Small poll

Luke Gorrie luke@REDACTED
Fri Dec 12 00:00:07 CET 2003

Kostis Sagonas <kostis@REDACTED> writes:

> Now let me tell you why I am interested in 3:
>   In the context of generating native code, it is really a nuisance
>   to have to handle all sorts of illegal combinations of arguments
>   to "basic" primitives like "+".  Moreover, in the case of HiPE,
>   because the compiler is (much) more sophisticated than the BEAM
>   one, it actually discovers quite a lot more cases of such errors.
>   Currently, we try our best to "immitate" the behaviour of the BEAM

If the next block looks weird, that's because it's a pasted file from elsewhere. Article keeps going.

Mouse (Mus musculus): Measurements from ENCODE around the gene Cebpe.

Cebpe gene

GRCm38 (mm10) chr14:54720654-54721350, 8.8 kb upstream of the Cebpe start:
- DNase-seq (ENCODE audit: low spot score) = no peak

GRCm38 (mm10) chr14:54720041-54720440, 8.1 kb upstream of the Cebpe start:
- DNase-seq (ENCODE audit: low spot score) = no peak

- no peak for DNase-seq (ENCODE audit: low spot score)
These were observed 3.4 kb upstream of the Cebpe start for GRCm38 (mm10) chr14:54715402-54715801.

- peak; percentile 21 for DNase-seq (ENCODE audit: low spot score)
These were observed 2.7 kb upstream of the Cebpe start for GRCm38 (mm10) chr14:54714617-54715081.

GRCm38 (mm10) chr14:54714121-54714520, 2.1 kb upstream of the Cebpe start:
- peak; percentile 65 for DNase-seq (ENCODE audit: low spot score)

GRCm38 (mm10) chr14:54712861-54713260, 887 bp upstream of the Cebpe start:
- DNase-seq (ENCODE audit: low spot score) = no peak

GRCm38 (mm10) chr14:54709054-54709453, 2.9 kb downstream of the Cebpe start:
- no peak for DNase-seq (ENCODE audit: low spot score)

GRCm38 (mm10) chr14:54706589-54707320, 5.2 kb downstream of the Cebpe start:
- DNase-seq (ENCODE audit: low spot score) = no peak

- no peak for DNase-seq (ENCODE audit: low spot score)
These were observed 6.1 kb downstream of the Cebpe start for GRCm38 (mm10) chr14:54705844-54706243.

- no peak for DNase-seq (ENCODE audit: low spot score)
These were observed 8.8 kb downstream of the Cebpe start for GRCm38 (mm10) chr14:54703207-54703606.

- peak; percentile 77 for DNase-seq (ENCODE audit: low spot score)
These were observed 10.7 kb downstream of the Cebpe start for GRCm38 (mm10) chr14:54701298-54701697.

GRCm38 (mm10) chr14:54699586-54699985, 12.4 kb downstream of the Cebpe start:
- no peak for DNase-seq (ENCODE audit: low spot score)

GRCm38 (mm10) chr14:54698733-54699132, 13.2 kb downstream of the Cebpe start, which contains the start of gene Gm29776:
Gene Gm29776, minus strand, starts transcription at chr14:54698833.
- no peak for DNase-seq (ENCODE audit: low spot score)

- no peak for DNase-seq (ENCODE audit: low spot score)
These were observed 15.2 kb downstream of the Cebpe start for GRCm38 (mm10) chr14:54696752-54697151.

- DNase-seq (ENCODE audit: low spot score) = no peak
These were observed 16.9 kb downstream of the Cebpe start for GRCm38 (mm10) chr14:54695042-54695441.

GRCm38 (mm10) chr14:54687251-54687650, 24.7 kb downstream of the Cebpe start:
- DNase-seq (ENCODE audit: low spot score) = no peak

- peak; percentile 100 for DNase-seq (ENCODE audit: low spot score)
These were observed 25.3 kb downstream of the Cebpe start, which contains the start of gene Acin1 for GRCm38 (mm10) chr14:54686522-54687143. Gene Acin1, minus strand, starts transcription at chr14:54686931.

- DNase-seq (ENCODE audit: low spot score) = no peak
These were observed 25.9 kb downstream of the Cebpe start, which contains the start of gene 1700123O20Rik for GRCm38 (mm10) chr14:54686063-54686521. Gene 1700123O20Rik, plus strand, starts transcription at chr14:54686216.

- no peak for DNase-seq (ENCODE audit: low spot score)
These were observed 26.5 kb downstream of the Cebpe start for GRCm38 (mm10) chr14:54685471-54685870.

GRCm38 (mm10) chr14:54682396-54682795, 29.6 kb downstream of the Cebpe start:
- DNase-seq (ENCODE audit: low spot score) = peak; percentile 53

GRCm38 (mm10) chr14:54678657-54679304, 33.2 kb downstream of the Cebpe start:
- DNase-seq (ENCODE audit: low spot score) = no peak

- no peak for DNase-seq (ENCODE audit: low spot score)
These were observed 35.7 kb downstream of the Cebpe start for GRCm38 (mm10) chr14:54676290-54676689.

>   compiler, but in sleepless nights like this one, I keep wondering
>   whether there should really be a limit to the level of naivety
>   one pretends to show, or shouldn't there be?

Another option would be "2.5". Suppose the function is:

  foo(A) ->
      X = a+42,

having detected the problem you could compile it as essentially:

  foo(A) ->
      throw({badarith, a, 42}).

Would that ease the compiler work any?

Some other compilers do exactly this. I know because once, due to a
type-inferencer bug, I got a message like:

  Error: 42 is not an integer.

because the compiler had wrongly convinced itself that a variable
could never be bound to an integer, but at runtime when the error was
generated it actually was :-)

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